Dynamic Meg?*

As Jeremy’s post indicated, Dynamic Ecology is becoming a group blog. I thought it would be useful to have an initial post where I simply introduce myself, lay out some of the topics I plan on blogging about, and solicit feedback on those ideas (and additional ones that you think might be worth covering.)

So, first, to introduce myself. I’m an Assistant Professor in the Department of Ecology & Evolutionary Biology at the University of Michigan. I only just started here this fall, after spending 4.5 years at Georgia Tech in Atlanta. Before that, I was a postdoc at Wisconsin and a graduate student at the Kellogg Biological Station and Michigan State University. I am an evolutionary/disease/community/food web/aquatic ecologist (which of those I feel most like depends on the day). Most of my research uses Daphnia as a model system. (Note: the Daphnia in my avatar is infected with a virulent bacterial parasite that we usually just call scarlet. She’ll die within a couple of days. Poor girl.)

Some of the topics I am interested in blogging about are the standard sorts of things you might expect from this blog (e.g., reviews of particular papers or areas of the literature). Other topics include:

1. Setting up a new lab: I am in the thick of this, having just moved to a new university. I’ve done this once before, which certainly helps, but there’s still plenty to figure out. When I started at Georgia Tech, there wasn’t a whole lot out there even about general lab setup, and nothing about scouting out new field sites while starting a faculty position (or other issues of particular relevance to ecologists).

2. Women in science (and, more specifically, women in ecology). I’m a mom, and issues related to women in science and work-life balance (whatever that means) are quite interesting to me. There were some posts in threads on the ecolog listserv last spring/summer that were jaw-dropping, frankly, and made me realize the topic of women in ecology really needs more discussion.

3. Story-behind-the-paper: I’ve had a few that I think would be of general interest, including the paper that almost made me drop out of grad school, and the one that Ecology rejected that later got a Mercer Award.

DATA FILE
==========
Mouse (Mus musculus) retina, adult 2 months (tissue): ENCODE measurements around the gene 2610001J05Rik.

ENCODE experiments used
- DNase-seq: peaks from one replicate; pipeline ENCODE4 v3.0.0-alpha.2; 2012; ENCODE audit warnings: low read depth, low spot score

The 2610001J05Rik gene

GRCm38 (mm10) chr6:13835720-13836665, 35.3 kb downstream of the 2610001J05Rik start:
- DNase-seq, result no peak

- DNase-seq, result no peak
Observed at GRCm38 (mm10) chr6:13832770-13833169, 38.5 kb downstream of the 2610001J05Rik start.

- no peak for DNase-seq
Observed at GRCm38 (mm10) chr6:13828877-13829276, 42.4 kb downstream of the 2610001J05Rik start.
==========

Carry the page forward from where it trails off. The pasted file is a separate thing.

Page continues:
4. Twitter and other social media for ecologists: I’m fairly active on twitter, and really enjoy being on twitter. I realize that many people still think it’s a silly waste of time, so I thought I would do some posts laying out why I think it’s a great tool for scientists/ecologists/academics, and also some related to some other issues raised by Twitter (e.g., live-tweeting of talks).

5. Teaching: I’ve taught a pretty wide range of courses so far. (Recommendation: do not develop as many new courses as I have pre-tenure!) At Georgia Tech, I taught things ranging from a large (90ish student), sophomore-level, required (of all Bio majors) General Ecology course through a small, upper-level undergrad & grad, discussion-based courses with no textbooks and almost no lecturing. Here at Michigan, I’m teaching Intro Bio, and trying to incorporate some active learning into the course. (This course, along with the setup of the new lab, means that I won’t be able to blog as often as I’d like this semester, but hopefully I’ll be able to pick up the pace later.)

I’m definitely open to other suggestions (or to feedback on which of those sound particularly interesting or totally not worthy of devoting time to).

*This is an attempt at a joke, based on Jeremy being Oikos Jeremy when he blogged at the Oikos blog. I think this means we should be Dynamic Brian, Dynamic Chris, Dynamic Jeremy, and Dynamic Meg, but that doesn’t seem to have caught on.

11 thoughts on “Dynamic Meg?*

  1. Hy Dynamic(?) Meg
    Welcome to the blog! I´m really excited to see your next posts.
    Just a personal feedback, for me the subject coolness would be: 3 > 4>1>5 – Just waiting to see the history of “…the paper that almost made me drop out of grad school…” =]
    I´m not really into the women in ecology thing, but again, this is a personal matter.

  2. So, now that you’ve fixed the technical glitch and posted the title correctly, is it ok to make fun of you about it? 😉

    Just kidding, if that’s the worst mistake you ever make blogging, you’ll be doing far better than me. Just in the realm of technical mistakes, I once accidentally posted the draft post where I was keeping notes on all my ideas for new posts. Now I keep those notes elsewhere, lest learning how the “sausage” is made puts readers off “eating” it. 😉